A Captain-Less Raft Floating On a Sea of Problems

The Confederacy Was NOT a Viable State.

By C. Ellen Connally
The Cleveland Civil War Roundtable
Copyright © 2008, All Rights Reserved

Editor’s note: The subject of the annual Dick Crews Debate at the January 2008 Roundtable meeting was: “The Southern Victory of 1865: Was the Confederacy a Viable State?” Five members made presentations on the topic; the article below was one of those five presentations.

We are faced tonight with a question – a burning question in the minds of most of you – was the Confederacy a viable state? It is the conundrum of the hour, a question that historians and Civil War buffs will argue into time immemoriam. But tonight, we, the Great Debaters of the Cleveland Civil War Roundtable, will provide the wisdom and the knowledge so that all of you can answer the question and decide the fate of us, the humble debaters.

I intend to prove beyond a reasonable doubt that the Confederate States of America was not a viable state; not in its beginning, not in its end and not in the minds of a sufficient number of its citizens to allow it to survive as a nation.

The Confederacy was a captain-less raft. It was so crowded with internal problems that its sinking was inevitable. The class conflict among and between its diverse citizens resulted in a lack of the necessary nationalism that was needed to compel the Confederacy into a real state. The internal problems – social, economic and legal – were insurmountable. Any critical analysis of the Confederacy will clearly show a flawed state based on flawed principles whose citizens would have come begging back to the glorious Union.

The first point of my argument relates to the failure of Confederate leadership and more specifically the failures of Jefferson Davis. The failure of the Confederacy started at the top.

Davis was a man who suffered from a myriad of health problems. He was an indecisive micro manager of the war and the government who didn’t really want to be president but wanted to be a general. Unlike Lincoln, who formed a cabinet out of various segments of his opposition, Davis was unable to form a cohesive unit and had difficulty keeping cabinet members. Lincoln was wise enough to look for a general to command his forces and let him lead. Davis did not.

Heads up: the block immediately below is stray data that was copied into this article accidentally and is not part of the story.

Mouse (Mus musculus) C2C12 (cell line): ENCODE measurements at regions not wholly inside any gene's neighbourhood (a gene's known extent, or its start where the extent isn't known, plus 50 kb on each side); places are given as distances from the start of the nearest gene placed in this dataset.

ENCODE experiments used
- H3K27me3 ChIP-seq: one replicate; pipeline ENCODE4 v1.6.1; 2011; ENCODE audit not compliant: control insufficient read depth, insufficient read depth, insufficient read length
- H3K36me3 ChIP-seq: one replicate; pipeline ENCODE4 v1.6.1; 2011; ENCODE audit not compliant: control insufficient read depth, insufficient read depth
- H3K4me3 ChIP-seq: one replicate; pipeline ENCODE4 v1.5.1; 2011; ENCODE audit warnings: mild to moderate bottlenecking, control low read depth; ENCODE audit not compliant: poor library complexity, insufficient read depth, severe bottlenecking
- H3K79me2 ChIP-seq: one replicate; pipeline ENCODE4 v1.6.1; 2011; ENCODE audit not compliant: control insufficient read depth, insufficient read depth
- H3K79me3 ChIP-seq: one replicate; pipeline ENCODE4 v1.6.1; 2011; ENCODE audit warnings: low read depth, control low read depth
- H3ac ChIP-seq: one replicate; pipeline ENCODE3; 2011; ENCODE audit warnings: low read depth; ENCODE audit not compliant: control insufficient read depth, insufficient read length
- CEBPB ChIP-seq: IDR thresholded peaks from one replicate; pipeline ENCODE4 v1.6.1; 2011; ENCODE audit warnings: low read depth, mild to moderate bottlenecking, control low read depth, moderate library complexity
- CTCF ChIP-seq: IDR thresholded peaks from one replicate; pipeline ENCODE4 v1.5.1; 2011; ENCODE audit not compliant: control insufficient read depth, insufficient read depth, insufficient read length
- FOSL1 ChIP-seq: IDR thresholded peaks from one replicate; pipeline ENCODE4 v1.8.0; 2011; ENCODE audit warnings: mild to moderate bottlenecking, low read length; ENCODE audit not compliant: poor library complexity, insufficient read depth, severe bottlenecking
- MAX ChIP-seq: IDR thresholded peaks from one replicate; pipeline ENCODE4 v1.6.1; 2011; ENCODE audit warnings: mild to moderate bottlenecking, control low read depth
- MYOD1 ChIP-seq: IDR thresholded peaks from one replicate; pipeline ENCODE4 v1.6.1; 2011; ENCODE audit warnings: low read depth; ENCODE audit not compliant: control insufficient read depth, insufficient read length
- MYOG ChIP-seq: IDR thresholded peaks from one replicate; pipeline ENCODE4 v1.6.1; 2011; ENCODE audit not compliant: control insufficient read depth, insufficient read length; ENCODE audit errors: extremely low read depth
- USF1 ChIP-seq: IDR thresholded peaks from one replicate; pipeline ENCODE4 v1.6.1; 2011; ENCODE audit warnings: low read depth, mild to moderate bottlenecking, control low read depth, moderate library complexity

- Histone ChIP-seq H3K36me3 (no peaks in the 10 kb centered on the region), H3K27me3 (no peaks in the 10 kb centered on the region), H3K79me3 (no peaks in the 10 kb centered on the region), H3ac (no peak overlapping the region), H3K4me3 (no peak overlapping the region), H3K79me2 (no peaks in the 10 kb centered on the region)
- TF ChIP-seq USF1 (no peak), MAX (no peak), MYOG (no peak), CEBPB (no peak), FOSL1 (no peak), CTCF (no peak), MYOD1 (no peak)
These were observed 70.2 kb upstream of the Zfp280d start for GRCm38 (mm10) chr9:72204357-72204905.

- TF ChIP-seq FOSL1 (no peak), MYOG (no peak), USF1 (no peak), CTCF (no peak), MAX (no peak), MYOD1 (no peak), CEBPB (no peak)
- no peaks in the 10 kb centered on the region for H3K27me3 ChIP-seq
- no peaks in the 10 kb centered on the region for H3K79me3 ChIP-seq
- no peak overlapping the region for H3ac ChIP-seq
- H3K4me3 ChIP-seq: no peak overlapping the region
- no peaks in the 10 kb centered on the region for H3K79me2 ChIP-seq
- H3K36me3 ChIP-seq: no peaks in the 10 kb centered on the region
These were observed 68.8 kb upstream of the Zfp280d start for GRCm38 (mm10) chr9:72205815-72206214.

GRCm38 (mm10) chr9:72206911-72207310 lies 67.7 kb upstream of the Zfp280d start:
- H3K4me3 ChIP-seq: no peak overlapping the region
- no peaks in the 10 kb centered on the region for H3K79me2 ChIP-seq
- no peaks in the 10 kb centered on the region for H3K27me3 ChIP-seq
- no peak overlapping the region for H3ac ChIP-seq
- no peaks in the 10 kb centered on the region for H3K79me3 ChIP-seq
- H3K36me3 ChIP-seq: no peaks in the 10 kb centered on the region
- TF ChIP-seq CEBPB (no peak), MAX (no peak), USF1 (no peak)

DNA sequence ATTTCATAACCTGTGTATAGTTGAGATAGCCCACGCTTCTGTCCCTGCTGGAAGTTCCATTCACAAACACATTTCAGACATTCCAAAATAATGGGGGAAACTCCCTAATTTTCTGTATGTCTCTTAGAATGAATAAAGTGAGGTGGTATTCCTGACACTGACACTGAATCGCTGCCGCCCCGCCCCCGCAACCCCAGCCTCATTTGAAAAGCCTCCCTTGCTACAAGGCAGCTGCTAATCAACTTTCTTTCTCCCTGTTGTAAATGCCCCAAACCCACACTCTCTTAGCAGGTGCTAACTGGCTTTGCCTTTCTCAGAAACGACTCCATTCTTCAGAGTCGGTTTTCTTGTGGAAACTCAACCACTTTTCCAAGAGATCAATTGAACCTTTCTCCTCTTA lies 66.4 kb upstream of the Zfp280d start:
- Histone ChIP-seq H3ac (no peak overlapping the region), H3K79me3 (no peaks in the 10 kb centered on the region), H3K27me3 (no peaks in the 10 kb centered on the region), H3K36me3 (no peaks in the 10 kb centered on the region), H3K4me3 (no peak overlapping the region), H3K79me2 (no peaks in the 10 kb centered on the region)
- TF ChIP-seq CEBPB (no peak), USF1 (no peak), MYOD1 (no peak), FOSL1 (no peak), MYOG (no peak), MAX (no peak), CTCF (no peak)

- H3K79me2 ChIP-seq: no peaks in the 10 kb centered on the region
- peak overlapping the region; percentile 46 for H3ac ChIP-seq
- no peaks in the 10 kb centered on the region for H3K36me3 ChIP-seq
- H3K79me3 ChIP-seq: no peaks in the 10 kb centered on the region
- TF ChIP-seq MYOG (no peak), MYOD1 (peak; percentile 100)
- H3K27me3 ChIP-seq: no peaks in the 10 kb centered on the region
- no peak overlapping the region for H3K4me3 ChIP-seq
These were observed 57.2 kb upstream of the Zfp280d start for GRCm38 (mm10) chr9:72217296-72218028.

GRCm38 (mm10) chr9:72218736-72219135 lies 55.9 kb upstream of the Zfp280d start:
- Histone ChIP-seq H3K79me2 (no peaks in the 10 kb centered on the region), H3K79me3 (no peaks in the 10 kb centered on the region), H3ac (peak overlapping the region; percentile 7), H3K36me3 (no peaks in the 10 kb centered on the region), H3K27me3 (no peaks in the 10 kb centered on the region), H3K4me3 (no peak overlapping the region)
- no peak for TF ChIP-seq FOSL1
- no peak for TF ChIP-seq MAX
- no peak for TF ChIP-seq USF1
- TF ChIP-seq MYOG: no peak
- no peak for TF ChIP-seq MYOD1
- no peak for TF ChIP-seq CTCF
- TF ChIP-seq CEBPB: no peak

Not only did Davis fail as an administrator, but Davis, as a card-carrying member of the planter class, failed to secure the support of the South’s non-slaveholding yeomen, who made up the bulk of the population and made up the bulk of the Southern fighting force. Davis failed to identify with the yeoman farmer and they with him. But yet the Confederacy needed the devotion of all its citizens, both planter and yeoman, in order to transform a region of a country into a nation. The Davis administration fatally failed to respond to the problems of the common people who were the backbone of the Confederacy. Economic suffering, military exemptions for slave owners, class resentments, and political controversies sapped the strength of the Confederacy and were at the core of an internal collapse which preceded and promoted military defeat. Davis failed to establish Confederate nationalism, the only glue that could have held the Confederacy together.

As we are all aware, the birth of the Confederate States of America was initiated by the concept of secession. But even as the lower South left the Union, there were signs of ambivalence and opposition in other parts of the South. There was never a landslide of support for secession. Many supporters of secession advocated it as a means of promoting a settlement over the question of slavery and its expansion. In the upper South substantial majorities refused for months to secede.

Here was a government whose founding principle was states’ rights, yet Davis had to build a central government capable of meeting the requirements of war. States’ rights and a central government present an oxymoron. In addition, constant internal criticism of the administration did much to undermine the integrity of the Confederate state.

The ship of the Confederacy floated on a sea of other problems, problems that would have undermined even the most competent leader, namely the formation, essentially from scratch, of a new government which could provide goods and services to its people, not to mention the myriad of legal problems arising from the war. And yet the Confederacy never had a Supreme Court to serve as the final arbitrator of legal questions.

But let us look then at some of the other problems – the economy. We can all agree that King Cotton was dead. The Southern economy had to be totally retooled for the economy to succeed – and that by a limited government. There was a major problem of a lack of skilled labor. The Confederacy faced a crazy quilt of fiscal problems including the necessity to create a stable national currency. It had to supply and arm and create a national army from state units. It had limited internal transportation routes. It was faced with naval blockades. There was a total disruption of the social order as it related to women, lower class whites and, most obviously, blacks. The inability of the Confederacy to gain foreign recognition is yet another iceberg in the stormy sea in which the Confederacy floated. And all the while it had to fight a war.

The Confederate States of America was an impossible dream based on a peculiar institution trying to maintain a pre-modern society while the rest of the nation forged ahead to the Industrial Revolution, emancipation and the 20th century.

Ladies and Gentlemen, I urge you to accept my arguments and recognize the truth of the matter. The Confederate States of America was never viable, and to accept the arguments of my worthy opponents is to accept a myth, a mirage and a falsehood.

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